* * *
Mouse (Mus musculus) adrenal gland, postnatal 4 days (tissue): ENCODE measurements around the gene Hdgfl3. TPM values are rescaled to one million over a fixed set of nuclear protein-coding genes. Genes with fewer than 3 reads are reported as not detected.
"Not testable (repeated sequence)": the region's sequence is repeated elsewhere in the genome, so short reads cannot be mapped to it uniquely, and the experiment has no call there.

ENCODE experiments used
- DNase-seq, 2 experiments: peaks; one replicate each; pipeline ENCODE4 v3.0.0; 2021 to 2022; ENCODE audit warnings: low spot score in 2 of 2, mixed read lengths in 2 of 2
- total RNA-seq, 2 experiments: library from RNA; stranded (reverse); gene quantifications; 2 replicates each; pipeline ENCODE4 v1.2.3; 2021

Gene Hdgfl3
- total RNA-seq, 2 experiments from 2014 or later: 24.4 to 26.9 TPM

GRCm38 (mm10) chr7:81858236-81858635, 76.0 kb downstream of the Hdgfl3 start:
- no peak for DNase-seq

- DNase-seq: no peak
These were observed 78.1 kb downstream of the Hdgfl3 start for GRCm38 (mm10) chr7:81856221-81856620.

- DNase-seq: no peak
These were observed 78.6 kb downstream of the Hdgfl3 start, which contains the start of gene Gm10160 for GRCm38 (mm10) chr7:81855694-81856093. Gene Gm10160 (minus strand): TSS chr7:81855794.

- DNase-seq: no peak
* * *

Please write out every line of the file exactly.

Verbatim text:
Mouse (Mus musculus) adrenal gland, postnatal 4 days (tissue): ENCODE measurements around the gene Hdgfl3. TPM values are rescaled to one million over a fixed set of nuclear protein-coding genes. Genes with fewer than 3 reads are reported as not detected.
"Not testable (repeated sequence)": the region's sequence is repeated elsewhere in the genome, so short reads cannot be mapped to it uniquely, and the experiment has no call there.

ENCODE experiments used
- DNase-seq, 2 experiments: peaks; one replicate each; pipeline ENCODE4 v3.0.0; 2021 to 2022; ENCODE audit warnings: low spot score in 2 of 2, mixed read lengths in 2 of 2
- total RNA-seq, 2 experiments: library from RNA; stranded (reverse); gene quantifications; 2 replicates each; pipeline ENCODE4 v1.2.3; 2021

Gene Hdgfl3
- total RNA-seq, 2 experiments from 2014 or later: 24.4 to 26.9 TPM

GRCm38 (mm10) chr7:81858236-81858635, 76.0 kb downstream of the Hdgfl3 start:
- no peak for DNase-seq

- DNase-seq: no peak
These were observed 78.1 kb downstream of the Hdgfl3 start for GRCm38 (mm10) chr7:81856221-81856620.

- DNase-seq: no peak
These were observed 78.6 kb downstream of the Hdgfl3 start, which contains the start of gene Gm10160 for GRCm38 (mm10) chr7:81855694-81856093. Gene Gm10160 (minus strand): TSS chr7:81855794.

- DNase-seq: no peak